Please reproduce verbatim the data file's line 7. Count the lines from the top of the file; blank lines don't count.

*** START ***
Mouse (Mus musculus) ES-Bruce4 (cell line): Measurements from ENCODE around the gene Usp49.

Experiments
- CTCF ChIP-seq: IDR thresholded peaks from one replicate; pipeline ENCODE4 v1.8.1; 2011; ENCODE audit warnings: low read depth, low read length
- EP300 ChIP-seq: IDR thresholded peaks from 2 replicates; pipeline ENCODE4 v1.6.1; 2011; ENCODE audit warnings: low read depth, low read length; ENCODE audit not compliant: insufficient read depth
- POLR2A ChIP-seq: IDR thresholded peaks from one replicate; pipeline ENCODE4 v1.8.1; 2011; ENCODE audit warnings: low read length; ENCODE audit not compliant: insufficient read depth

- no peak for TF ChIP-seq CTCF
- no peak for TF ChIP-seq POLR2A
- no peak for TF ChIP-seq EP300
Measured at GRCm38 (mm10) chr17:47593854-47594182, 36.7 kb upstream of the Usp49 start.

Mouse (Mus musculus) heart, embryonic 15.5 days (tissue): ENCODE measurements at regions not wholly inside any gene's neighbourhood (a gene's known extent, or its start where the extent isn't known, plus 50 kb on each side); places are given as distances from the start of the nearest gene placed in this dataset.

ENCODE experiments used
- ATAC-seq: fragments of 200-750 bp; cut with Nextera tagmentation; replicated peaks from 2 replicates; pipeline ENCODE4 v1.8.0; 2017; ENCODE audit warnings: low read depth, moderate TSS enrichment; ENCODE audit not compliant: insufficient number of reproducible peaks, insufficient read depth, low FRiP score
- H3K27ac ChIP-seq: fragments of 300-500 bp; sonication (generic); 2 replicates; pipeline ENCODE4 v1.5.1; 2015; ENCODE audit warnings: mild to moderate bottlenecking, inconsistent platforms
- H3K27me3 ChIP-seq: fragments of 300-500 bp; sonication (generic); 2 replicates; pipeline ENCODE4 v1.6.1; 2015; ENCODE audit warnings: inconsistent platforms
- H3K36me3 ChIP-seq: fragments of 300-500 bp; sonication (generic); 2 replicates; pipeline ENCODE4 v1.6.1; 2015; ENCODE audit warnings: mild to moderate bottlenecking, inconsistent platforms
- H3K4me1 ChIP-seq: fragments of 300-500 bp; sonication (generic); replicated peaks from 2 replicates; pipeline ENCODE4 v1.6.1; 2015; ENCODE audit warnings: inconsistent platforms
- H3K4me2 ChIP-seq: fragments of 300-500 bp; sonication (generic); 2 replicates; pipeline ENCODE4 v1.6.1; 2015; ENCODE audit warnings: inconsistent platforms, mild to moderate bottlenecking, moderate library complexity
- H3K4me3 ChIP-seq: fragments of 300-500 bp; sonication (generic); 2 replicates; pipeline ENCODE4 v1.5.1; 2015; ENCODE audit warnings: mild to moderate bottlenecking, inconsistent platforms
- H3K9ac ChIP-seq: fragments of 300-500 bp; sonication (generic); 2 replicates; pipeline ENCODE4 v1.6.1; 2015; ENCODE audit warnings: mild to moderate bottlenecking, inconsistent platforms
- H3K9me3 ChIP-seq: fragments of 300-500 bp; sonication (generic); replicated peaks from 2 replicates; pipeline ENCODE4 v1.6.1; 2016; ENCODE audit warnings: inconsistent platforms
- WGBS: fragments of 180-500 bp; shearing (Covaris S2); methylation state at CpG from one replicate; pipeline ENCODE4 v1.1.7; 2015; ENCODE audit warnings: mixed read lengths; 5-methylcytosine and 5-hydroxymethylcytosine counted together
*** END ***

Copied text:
- no peak for TF ChIP-seq POLR2A